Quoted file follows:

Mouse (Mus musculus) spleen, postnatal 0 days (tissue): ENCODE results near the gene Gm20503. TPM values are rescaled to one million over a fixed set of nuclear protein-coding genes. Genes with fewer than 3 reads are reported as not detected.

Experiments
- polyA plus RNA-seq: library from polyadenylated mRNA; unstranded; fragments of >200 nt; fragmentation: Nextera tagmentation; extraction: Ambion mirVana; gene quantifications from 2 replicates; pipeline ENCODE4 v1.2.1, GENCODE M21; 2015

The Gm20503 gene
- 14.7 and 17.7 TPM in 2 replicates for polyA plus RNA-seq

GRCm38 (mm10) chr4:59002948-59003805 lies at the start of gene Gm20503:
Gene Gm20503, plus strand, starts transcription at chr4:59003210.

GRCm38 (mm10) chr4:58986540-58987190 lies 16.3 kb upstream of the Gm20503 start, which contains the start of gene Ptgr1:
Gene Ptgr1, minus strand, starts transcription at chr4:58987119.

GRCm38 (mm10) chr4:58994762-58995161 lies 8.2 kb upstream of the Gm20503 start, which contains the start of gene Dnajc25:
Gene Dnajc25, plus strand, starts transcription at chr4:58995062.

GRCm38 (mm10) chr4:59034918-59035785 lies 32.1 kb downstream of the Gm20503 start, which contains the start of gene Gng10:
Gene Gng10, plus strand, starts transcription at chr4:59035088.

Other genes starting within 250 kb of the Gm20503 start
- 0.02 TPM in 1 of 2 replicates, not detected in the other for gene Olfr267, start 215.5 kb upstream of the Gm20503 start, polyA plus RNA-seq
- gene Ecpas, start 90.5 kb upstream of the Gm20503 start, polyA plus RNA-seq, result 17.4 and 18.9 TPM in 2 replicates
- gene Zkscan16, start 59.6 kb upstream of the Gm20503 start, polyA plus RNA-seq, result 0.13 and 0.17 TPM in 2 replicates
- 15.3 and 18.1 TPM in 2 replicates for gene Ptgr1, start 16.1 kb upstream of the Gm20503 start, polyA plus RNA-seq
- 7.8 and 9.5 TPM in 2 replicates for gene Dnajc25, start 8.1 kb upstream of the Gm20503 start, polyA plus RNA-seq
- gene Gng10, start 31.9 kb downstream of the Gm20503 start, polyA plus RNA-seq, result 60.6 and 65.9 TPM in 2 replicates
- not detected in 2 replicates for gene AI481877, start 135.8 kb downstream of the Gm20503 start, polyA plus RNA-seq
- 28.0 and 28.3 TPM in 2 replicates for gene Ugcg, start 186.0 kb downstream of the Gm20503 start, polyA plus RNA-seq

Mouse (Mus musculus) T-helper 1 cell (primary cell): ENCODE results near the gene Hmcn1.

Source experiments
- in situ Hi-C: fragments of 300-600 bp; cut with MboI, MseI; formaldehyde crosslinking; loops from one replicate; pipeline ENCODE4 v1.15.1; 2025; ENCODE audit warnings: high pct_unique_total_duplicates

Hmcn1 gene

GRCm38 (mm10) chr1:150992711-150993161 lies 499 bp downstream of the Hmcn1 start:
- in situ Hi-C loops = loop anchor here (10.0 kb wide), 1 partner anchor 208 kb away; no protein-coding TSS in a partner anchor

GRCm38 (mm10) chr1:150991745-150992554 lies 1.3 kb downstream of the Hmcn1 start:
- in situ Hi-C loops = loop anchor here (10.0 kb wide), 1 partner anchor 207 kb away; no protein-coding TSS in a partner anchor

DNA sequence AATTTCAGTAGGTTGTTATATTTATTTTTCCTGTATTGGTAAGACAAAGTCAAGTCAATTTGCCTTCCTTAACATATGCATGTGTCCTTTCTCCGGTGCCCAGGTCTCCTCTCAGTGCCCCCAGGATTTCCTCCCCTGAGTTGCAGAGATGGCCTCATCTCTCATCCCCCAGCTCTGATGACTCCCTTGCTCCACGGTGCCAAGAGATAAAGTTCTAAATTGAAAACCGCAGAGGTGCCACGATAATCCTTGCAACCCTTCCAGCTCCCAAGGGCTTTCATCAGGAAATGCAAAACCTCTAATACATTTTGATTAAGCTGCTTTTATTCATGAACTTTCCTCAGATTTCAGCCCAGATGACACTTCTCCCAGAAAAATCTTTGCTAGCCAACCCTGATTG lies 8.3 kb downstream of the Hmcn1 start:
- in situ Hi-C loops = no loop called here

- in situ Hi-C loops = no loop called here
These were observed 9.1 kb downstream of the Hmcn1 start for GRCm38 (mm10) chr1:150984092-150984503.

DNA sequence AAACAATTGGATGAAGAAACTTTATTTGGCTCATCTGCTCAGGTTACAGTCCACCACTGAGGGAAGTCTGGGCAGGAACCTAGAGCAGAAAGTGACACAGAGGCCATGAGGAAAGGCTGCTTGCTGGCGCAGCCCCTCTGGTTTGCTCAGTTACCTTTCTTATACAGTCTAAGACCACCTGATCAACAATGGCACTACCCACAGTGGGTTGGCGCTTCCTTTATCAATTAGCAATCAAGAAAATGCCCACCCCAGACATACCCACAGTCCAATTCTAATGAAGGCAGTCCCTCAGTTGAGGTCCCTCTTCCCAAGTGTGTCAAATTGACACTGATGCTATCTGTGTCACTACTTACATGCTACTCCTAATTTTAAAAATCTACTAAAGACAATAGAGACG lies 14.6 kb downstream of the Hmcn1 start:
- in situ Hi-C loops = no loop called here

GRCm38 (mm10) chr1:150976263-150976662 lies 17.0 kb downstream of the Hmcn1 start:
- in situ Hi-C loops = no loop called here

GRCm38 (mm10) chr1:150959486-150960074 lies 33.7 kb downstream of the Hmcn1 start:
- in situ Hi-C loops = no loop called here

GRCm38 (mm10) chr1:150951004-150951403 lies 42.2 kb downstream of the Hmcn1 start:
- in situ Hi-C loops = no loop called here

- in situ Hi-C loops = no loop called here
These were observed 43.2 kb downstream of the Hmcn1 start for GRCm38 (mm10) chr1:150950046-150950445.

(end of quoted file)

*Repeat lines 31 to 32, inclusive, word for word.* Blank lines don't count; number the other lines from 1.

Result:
DNA sequence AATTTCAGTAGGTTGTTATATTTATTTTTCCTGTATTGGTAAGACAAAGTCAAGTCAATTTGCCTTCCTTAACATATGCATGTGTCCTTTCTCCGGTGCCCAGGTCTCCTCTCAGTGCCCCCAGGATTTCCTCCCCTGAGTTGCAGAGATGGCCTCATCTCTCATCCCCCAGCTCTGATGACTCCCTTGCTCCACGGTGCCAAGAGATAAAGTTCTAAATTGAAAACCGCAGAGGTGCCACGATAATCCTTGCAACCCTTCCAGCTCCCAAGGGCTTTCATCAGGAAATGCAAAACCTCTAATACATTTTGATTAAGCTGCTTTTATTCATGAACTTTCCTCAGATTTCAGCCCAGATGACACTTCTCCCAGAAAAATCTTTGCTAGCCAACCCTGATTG lies 8.3 kb downstream of the Hmcn1 start:
- in situ Hi-C loops = no loop called here